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Musk endeavours

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dspp
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Re: Musk endeavours

#376264

Postby dspp » January 12th, 2021, 3:13 pm

Porsche manages 20k Taycans in 2020
Taycan deliveries totalled 20,015 in 2020, despite a six-week pause in production just as the new model was ramping up, and despite many markets planning spring premieres.
https://electrek.co/2021/01/12/porsche- ... tric-cars/

- dspp

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Re: Musk endeavours

#376339

Postby dspp » January 12th, 2021, 7:25 pm

We are starting to see global data for Tesla model 3 sales (39,335) and Tesla model Y (11,481) and VW ID3 sales (8,549)

http://ev-sales.blogspot.com/2020/12/gl ... -2020.html

It is almost as if VW sent all the production to just NO+NL+DE or something, i.e, we should be very careful in treating data from those countries as being globally representative. (And as if Tesla did the reverse.)

VAG seem to be pretty heavily dependent on PHEV at present, I wonder how long that will continue as it is an indicator of cell constraints.

regards, dspp

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Re: Musk endeavours

#376344

Postby BobbyD » January 12th, 2021, 7:38 pm

dspp wrote:It is almost as if VW sent all the production to just NO+NL+DE or something, i.e, we should be very careful in treating data from those countries as being globally representative.


That you would talk about global sales of a Europe only model....

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Re: Musk endeavours

#376349

Postby Howard » January 12th, 2021, 7:44 pm

“BMW, Daimler and Volkswagen tripled their sales of electrified vehicles to nearly 600,000 last year, the companies said, edging out Tesla in Europe as they rushed to meet new CO2 reduction targets.”

Obviously this figure includes PHEVs but it may explain why Tesla’s sales in Europe dropped 10% in 2020 and even more in Q4. And their share of the BEV segment has reduced significantly recently.

“The VW brand alone has sold 117,000 pure-electric vehicles on the continent, while Tesla’s deliveries to the region totaled 96,000 in 2020, according to data compiled by automotive analyst Matthias Schmidt.”

“The BMW Group, which owns the Mini and Rolls-Royce brands, said of the 2.3 million cars sold worldwide in 2020, nearly 193,000 were electrified, an increase of almost 32% from 2019.”

Audi’s luxury BEVs outsold the Tesla S and X convincingly. According to Electrek they sold almost 50,000.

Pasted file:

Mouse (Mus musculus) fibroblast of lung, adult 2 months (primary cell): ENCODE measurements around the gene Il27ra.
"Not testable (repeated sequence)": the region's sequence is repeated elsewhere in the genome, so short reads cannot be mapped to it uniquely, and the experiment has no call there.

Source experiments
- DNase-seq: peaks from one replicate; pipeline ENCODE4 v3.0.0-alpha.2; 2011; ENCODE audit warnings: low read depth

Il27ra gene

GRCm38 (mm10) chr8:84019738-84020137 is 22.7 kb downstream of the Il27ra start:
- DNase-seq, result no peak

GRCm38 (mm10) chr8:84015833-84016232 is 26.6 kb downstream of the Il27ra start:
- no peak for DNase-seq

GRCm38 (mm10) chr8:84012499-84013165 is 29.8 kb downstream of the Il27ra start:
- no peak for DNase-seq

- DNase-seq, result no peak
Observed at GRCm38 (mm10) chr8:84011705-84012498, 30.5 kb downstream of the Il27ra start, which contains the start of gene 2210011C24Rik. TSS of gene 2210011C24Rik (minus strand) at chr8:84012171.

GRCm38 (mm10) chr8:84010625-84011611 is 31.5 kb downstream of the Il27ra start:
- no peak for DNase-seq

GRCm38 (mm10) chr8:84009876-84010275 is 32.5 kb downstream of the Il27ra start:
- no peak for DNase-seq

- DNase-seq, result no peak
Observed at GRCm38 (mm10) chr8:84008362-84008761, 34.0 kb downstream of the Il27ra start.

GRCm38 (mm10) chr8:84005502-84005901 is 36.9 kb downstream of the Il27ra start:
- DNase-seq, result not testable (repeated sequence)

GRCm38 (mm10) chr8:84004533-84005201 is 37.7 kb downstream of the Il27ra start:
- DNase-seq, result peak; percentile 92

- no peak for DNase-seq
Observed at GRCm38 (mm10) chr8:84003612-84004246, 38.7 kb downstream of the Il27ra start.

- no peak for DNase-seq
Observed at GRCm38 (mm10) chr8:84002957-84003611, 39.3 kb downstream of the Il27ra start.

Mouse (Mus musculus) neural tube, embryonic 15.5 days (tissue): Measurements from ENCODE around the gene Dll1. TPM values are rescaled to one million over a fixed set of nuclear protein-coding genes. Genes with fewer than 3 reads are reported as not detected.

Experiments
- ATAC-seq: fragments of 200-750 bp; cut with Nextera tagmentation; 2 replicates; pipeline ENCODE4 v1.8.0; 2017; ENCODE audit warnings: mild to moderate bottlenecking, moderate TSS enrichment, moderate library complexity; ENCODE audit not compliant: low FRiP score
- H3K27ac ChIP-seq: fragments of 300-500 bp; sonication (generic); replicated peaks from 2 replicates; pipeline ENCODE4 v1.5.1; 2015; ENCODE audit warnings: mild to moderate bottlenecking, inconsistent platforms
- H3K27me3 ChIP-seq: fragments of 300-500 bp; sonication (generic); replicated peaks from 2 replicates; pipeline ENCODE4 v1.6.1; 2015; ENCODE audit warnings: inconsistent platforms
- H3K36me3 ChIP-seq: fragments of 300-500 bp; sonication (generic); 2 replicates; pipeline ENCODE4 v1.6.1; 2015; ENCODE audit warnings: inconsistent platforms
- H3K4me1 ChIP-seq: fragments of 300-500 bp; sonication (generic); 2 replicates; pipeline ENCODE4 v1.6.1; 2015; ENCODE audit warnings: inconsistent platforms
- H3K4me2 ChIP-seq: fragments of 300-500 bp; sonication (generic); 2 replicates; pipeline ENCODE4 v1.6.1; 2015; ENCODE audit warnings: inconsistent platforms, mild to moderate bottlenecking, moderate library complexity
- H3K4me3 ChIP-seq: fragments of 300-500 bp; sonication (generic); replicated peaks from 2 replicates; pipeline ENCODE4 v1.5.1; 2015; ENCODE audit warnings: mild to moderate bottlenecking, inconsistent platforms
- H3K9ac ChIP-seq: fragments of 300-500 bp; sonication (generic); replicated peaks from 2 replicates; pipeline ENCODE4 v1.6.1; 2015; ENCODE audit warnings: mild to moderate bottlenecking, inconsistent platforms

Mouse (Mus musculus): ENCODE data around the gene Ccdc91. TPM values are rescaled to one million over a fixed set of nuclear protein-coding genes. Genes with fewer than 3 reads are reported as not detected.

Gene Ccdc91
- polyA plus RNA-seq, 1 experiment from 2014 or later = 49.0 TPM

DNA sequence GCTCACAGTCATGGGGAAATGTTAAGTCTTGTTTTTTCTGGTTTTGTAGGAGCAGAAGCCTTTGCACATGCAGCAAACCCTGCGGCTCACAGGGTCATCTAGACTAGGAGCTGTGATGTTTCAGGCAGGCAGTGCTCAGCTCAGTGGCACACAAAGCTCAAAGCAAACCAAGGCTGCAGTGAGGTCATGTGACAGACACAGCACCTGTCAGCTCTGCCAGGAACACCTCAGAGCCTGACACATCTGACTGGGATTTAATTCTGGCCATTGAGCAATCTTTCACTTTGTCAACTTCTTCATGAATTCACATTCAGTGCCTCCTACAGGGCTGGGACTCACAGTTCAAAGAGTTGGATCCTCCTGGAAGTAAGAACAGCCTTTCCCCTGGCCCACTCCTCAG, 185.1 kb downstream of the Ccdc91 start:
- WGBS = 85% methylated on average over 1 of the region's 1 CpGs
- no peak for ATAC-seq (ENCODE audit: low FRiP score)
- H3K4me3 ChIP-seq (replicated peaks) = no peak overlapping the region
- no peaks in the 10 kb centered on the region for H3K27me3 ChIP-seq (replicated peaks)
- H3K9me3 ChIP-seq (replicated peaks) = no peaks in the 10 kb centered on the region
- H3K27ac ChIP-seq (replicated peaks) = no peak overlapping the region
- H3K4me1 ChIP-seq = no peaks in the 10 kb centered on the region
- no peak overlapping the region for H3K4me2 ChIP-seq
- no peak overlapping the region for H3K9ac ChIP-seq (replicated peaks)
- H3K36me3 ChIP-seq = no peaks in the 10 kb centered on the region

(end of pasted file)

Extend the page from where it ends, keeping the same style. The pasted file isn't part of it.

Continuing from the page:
Tesla’s growth in 2020 was really concentrated in China. Their sales volumes in the USA and Canada only increased about 10% and even less in turnover terms.

regards

Howard

https://www.usa-vision.com/german-carma ... cle-surge/

https://electrek.co/2021/01/12/audi-sel ... suvs-2020/
Last edited by Howard on January 12th, 2021, 7:48 pm, edited 1 time in total.

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Re: Musk endeavours

#376350

Postby dspp » January 12th, 2021, 7:45 pm

BobbyD wrote:
dspp wrote:It is almost as if VW sent all the production to just NO+NL+DE or something, i.e, we should be very careful in treating data from those countries as being globally representative.


That you would talk about global sales of a Europe only model....


Well, I've got to start somewhere .........

...... more precisely VAG moved from approx Oct-ytd 12.8% to Nov-ytd 13.9% on a vehicle sales basis so up 1.1% ........ though that has quite large error-bars due to the way I had to back it out from the bigger database. In %GWh terms there was negligible movement by VAG (-0.3%) and in $$-share terms down a tadge (-0.2%)

..... depending on whether one was being charitable one might suggest that VAG have gotten better at targetting limited numbers of batteries so as to stay in the game, which would be sensible behavior imho.

regards, dspp

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Re: Musk endeavours

#376353

Postby Howard » January 12th, 2021, 7:50 pm

dspp wrote:
BobbyD wrote:
dspp wrote:It is almost as if VW sent all the production to just NO+NL+DE or something, i.e, we should be very careful in treating data from those countries as being globally representative.


That you would talk about global sales of a Europe only model....


Well, I've got to start somewhere .........

...... more precisely VAG moved from approx Oct-ytd 12.8% to Nov-ytd 13.9% on a vehicle sales basis so up 1.1% ........ though that has quite large error-bars due to the way I had to back it out from the bigger database. In %GWh terms there was negligible movement by VAG (-0.3%) and in $$-share terms down a tadge (-0.2%)

..... depending on whether one was being charitable one might suggest that VAG have gotten better at targetting limited numbers of batteries so as to stay in the game, which would be sensible behavior imho.

regards, dspp


Rather unsporting of VW to dominate the BEV markets close to Tesla Berlin? ;)

regards

Howard

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Re: Musk endeavours

#376364

Postby BobbyD » January 12th, 2021, 8:10 pm

dspp wrote: ..... depending on whether one was being charitable one might suggest that VAG have gotten better at targetting limited numbers of batteries so as to stay in the game, which would be sensible behavior imho.